Cashing in on a Structured Settlement

If you’ve agreed to accept a structured settlement, it’s likely that you felt a sense of relief that your financial uncertainties were being resolved, and that you’d have the funds necessary to pay your bills, support your family and go on with your life. When you agreed to the terms of the settlement, hopefully with the help of a financial advisor, you accepted a series of financial payments that made sense for you at that time.

Perhaps you’d suffered personal injury in an auto or other accident, you were awarded damages in a product liability case, or you were the victim of medical malpractice or were even the plaintiff in a wrongful death suit. You agreed to a periodic (usually monthly) payment, maybe in the form of a lifetime income stream, that seemed to be the answer to paying your ongoing living expenses and perhaps your medical costs. You made the best decisions you could at the time, with the information you had – based upon how life was then, and what you expected for the future.

But life seldom works out as we expect. Maybe you’re on the road to recovery from the accident or other event for which you received the settlement, and want to move and buy a house, get married, go to school, or buy a business. Maybe medical bills or high interest debt is an undue burden on you that you need to resolve now. Or, if your family has grown, and your children no longer need for you to provide for their education or other expenses, you may want to spend more of the money you have coming to you now, instead of later.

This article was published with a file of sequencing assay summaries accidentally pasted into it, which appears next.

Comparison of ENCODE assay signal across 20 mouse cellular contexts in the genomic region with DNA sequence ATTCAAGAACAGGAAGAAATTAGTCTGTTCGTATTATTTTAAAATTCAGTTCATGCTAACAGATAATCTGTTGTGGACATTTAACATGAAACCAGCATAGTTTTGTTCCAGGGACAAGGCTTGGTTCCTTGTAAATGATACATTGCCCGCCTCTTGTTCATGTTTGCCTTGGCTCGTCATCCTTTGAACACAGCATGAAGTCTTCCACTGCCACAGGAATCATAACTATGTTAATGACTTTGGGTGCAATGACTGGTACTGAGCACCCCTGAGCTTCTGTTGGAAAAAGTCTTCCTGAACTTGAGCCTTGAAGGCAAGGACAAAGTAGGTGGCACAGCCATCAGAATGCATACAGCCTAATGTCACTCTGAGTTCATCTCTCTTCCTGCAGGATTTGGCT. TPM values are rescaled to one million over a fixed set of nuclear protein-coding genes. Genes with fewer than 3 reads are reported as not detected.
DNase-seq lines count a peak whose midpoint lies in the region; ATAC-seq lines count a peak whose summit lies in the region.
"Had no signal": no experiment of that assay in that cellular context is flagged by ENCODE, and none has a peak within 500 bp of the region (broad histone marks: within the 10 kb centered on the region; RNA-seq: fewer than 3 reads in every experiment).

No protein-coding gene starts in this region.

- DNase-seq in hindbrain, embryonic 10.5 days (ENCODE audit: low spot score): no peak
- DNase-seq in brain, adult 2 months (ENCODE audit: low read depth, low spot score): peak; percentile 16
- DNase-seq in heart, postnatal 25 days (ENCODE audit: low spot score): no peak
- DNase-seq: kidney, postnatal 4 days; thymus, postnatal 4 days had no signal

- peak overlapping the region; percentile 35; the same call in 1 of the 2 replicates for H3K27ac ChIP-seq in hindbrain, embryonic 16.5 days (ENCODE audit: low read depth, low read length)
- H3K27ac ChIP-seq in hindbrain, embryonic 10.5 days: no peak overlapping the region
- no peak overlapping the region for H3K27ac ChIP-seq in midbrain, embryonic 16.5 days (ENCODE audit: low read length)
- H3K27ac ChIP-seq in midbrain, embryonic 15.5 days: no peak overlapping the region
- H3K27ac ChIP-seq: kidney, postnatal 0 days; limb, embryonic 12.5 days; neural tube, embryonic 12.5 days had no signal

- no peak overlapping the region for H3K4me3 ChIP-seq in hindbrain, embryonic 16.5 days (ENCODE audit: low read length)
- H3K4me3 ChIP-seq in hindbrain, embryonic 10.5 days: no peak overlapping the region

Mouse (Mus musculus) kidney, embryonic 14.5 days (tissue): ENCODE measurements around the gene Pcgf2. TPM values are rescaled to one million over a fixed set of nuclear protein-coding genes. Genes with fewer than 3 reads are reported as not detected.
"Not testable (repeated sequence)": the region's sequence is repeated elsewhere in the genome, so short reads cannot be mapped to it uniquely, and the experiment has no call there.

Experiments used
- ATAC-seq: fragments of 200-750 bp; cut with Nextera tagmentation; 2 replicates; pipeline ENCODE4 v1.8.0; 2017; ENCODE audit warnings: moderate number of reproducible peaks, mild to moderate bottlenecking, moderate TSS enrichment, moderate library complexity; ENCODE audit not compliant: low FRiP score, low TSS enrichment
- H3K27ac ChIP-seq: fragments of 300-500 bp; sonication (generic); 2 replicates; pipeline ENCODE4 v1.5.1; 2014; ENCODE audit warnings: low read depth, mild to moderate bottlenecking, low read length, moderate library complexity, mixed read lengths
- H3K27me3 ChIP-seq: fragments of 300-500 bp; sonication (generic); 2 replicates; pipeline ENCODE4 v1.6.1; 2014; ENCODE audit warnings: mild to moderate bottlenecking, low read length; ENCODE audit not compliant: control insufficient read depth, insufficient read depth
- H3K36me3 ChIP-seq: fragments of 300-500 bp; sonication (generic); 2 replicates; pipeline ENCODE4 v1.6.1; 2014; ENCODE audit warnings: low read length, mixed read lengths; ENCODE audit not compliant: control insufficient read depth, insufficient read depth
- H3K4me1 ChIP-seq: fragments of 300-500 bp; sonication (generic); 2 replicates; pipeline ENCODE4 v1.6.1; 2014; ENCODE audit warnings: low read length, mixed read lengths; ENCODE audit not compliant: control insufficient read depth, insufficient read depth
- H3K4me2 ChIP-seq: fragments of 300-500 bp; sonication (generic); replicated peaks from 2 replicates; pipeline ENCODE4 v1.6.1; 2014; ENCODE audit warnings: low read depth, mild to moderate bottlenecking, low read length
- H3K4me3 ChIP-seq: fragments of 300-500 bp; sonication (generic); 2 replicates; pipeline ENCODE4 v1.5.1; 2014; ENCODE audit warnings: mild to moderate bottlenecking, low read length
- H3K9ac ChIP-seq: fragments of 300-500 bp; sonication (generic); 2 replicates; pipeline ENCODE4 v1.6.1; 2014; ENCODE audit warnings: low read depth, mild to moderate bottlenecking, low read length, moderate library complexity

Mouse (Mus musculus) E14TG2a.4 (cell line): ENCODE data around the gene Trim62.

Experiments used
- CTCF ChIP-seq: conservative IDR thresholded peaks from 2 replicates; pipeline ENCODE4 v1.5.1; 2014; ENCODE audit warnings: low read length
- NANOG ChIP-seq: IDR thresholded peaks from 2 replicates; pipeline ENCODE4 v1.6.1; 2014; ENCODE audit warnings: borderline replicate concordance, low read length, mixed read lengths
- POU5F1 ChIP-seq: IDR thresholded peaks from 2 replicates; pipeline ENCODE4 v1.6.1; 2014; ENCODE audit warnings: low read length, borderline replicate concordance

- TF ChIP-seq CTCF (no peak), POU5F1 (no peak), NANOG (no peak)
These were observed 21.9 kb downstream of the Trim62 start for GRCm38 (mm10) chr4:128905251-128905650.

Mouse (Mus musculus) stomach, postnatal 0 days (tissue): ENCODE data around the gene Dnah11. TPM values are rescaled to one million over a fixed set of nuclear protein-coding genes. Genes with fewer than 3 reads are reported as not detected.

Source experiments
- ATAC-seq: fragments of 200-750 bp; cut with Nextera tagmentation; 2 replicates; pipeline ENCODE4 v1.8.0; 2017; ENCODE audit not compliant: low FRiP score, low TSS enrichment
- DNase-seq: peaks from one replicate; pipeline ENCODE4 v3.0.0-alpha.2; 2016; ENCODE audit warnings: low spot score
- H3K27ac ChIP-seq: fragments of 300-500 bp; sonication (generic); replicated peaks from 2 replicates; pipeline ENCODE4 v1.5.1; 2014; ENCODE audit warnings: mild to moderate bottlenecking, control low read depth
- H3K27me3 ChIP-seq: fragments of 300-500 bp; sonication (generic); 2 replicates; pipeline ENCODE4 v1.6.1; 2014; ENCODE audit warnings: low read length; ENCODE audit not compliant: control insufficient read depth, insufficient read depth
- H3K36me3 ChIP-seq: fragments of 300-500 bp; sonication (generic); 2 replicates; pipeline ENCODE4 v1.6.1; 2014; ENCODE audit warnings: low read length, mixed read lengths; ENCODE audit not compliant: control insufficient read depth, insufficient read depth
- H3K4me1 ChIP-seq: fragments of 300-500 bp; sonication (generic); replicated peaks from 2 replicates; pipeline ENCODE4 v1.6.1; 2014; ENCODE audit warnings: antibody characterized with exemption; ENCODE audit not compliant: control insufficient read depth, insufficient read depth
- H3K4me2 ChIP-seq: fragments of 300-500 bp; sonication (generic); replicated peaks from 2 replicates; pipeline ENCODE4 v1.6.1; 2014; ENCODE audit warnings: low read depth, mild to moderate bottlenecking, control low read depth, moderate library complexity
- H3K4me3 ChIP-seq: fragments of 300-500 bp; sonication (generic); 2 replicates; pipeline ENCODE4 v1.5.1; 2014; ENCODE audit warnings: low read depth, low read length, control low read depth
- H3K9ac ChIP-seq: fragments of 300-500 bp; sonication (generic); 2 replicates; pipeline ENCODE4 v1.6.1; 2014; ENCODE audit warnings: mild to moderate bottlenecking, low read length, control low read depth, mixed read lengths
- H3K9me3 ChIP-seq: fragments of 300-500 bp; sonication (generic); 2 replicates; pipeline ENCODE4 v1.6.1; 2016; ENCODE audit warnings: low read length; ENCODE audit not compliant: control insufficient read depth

What can you do to match your finances – specifically your structured settlement – with the life you now have or want to have? You should always consult an attorney or a financial advisor, but here’s a basic overview of your rights and options in assigning your structured settlement:

Settlements are funded by single premium annuities, issued by insurance companies. Instead of paying you a lump sum amount, the party found responsible for injury or damages to you has paid a one-time lump sum to an insurance company, which has, in turn, invested it. The insurance company has projected the interest rate or securities dividends they will receive on the lump sum, and based upon the length of time and number of payments you chose or were offered for the structured settlement, they calculated the periodic payment amount you’re now receiving.

So who owns what? The insurance company owns the annuity, and you, as the beneficiary, are entitled to an income stream, or the series of periodic payments. Because you don’t own the underlying asset, the annuity, you therefore can’t sell the annuity contract to another party to receive your money. However, under federal and state law you can, with court approval, sell all or a portion of the payments you are entitled to receive in the future. In doing so, you can receive a lump sum cash payout now.

What are your options? As an annuitant, or the beneficiary of the structured settlement annuity, you are, in most instances, able to assign to a third party the payments you are entitled to receive in the future. Some Structured Settlement Agreements state that payments cannot be assigned, and your legal counsel will advise you of options and alternatives if yours is written with such a clause. Fortunately, state laws and recent case law have rendered contracts written with such provisions unenforceable, although other regulations may apply.